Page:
Understanding how your childhood experiences shape your adult behavior can help you overcome these obstacles and build healthier relationships in the future.
As we discuss the avoider love style next, remember that childhood experiences shape each style and have unique challenges when building intimate connections with others.
The avoider love style tends to prioritize logic and detachment over emotions due to their upbringing in less affectionate and independent homes.
Growing up, you may have learned to take care of yourself early on, suppressing your feelings in the process. This self-reliance led you to value control over your emotions, often resulting in an avoidance of emotional intensity in others.
As an avoider, you may struggle with expressing your own emotions honestly. You have been conditioned to believe that vulnerability equals weakness and that emotions should be avoided rather than embraced.
In relationships, this can create a reactive cycle where partners become frustrated with your lack of emotional responsiveness or inability to connect on a deeper level.
Avoiders must recognize how their childhood experiences have shaped their approach toward love styles.
By acknowledging these patterns and working through any underlying fears or insecurities, avoiders can develop the ability to express themselves emotionally and engage more fully in healthy relationships based on mutual trust and intimacy.
So, now you know about the 5 love styles and how they reveal your childhood type. Interestingly, according to one study, almost half of the adults identified as having an insecure attachment style, including the Victim, Controller, Vacillator, and Avoider love styles.
But don’t worry if you identify with one of these styles. The first step in changing your love style is recognizing it. Once you understand where it comes from, you can start working towards healthier ways of loving and being loved. Remember, your past doesn’t have to define your future relationships.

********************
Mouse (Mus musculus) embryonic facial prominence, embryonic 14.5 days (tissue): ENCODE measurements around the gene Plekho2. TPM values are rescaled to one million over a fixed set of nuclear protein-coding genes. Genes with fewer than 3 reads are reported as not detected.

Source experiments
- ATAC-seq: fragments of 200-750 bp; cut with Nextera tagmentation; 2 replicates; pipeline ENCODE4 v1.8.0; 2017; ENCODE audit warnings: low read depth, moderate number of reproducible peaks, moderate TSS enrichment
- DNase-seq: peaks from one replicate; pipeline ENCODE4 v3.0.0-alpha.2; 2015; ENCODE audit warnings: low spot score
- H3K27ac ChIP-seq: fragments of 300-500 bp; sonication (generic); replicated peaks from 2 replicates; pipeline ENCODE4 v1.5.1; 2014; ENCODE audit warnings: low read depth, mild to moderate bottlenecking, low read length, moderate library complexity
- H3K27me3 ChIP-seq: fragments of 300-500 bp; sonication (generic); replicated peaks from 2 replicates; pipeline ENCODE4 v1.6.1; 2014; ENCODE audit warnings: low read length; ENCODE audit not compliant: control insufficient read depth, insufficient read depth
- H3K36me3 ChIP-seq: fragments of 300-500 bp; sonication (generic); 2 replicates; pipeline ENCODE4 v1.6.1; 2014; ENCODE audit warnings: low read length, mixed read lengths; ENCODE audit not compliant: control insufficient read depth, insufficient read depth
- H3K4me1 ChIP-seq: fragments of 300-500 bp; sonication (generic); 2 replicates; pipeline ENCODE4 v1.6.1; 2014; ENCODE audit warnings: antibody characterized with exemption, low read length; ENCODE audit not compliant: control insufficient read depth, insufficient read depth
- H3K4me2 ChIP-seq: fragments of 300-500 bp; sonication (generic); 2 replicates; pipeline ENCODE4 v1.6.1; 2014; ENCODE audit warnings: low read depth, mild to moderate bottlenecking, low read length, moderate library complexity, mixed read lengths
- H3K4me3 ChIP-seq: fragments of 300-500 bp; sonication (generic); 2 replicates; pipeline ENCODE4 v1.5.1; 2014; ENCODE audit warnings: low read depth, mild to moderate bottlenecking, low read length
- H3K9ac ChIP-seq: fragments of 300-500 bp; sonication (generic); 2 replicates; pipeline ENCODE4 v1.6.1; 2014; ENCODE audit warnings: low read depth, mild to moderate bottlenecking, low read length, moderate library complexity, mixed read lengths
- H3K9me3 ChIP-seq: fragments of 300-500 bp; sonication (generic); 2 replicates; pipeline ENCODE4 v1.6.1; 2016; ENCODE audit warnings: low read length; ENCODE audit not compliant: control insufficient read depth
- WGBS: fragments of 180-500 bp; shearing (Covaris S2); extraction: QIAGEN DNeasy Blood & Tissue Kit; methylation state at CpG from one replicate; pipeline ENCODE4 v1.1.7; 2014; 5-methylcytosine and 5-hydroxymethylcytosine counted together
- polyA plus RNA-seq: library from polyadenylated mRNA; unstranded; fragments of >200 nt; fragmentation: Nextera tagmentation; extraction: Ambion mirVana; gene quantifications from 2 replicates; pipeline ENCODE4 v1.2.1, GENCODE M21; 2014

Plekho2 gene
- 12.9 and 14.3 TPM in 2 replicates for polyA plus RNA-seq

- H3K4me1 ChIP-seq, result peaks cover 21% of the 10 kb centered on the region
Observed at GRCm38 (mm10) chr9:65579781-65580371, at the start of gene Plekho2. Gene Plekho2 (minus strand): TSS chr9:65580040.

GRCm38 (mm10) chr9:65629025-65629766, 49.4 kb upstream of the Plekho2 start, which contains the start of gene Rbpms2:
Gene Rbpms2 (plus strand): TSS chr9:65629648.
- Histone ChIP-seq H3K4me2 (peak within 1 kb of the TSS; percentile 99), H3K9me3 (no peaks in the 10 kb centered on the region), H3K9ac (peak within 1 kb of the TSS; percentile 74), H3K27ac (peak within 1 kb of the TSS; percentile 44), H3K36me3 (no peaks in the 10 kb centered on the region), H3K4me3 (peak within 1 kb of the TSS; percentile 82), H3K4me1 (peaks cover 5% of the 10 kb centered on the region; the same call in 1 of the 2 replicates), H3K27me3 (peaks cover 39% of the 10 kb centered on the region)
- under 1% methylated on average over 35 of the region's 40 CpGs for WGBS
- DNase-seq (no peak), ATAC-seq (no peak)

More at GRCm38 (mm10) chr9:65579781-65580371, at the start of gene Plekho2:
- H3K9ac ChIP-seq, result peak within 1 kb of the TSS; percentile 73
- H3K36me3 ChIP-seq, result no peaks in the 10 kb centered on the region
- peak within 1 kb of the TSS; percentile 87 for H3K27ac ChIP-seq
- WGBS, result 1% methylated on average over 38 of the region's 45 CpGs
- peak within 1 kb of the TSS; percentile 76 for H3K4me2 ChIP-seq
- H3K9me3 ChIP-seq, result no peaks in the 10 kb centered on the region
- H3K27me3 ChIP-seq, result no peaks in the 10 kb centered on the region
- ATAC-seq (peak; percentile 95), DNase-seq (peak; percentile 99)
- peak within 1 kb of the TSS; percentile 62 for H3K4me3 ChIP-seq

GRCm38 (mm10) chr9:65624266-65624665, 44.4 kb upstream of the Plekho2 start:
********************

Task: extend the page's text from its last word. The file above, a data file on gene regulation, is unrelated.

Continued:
Gary Chapman introduced the concept of love languages in his book "The 5 Love Languages". The 5 love languages are words of affirmation, quality time, receiving gifts, acts of service, and physical touch. Each person has a preferred love language through which they prefer to receive love.
To use the love languages theory, you need to learn how to express your love to others in the way that suits them best. It could be as simple as leaving love notes for someone who values words of affirmation, cuddling on the couch with someone who prefers physical touch, or spending undivided attention with someone who values quality time. People can take the quiz to find out their own love language and learn how to open themselves up to the other's love language.
There is no one specific love that is considered the strongest kind of love. However, some may argue that unconditional love, which involves loving someone despite their flaws, is the most powerful kind of love. It is the type of love that takes effort, patience, and understanding to develop, but it can lead to stable relationships that last a lifetime.
Ludic love is a type of love that is playful and focused on enjoying the moment. This love involves keeping things light and fun without becoming too serious or attached. People who value ludic love may be uncomfortable with conflict and prefer to stay under the radar. They may also have a fear of losing control and stepping out of their comfort zone. However, learning how to pace themselves and being honest about their own feelings can help them develop deeper and more meaningful relationships.